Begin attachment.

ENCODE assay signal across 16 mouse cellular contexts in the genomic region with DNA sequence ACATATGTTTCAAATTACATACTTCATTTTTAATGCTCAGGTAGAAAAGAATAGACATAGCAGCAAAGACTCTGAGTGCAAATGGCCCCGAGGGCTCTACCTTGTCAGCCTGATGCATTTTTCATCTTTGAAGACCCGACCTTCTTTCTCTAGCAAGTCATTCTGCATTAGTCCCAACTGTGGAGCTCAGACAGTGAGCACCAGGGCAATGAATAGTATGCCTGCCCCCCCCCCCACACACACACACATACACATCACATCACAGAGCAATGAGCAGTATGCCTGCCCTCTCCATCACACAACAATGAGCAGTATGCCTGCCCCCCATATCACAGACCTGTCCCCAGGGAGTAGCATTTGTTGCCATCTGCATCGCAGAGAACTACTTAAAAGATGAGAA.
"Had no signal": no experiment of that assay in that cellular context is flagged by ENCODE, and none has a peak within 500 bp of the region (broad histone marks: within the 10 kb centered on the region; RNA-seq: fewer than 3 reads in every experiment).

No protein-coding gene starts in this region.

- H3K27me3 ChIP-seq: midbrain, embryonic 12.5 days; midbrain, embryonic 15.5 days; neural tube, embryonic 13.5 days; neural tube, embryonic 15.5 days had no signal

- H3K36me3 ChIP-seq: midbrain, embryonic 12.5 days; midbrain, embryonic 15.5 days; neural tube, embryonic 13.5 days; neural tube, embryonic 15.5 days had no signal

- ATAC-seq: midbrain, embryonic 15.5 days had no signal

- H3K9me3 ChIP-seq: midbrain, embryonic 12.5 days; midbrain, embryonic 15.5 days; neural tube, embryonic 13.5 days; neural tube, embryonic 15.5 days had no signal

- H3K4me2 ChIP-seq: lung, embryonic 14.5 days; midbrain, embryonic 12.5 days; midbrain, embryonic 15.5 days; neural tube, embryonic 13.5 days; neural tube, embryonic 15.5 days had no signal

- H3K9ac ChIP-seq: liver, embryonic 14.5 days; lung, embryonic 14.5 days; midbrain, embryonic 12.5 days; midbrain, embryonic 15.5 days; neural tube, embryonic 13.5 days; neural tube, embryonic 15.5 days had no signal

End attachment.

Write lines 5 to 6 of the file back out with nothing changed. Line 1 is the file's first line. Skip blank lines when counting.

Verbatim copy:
- H3K36me3 ChIP-seq: midbrain, embryonic 12.5 days; midbrain, embryonic 15.5 days; neural tube, embryonic 13.5 days; neural tube, embryonic 15.5 days had no signal

- ATAC-seq: midbrain, embryonic 15.5 days had no signal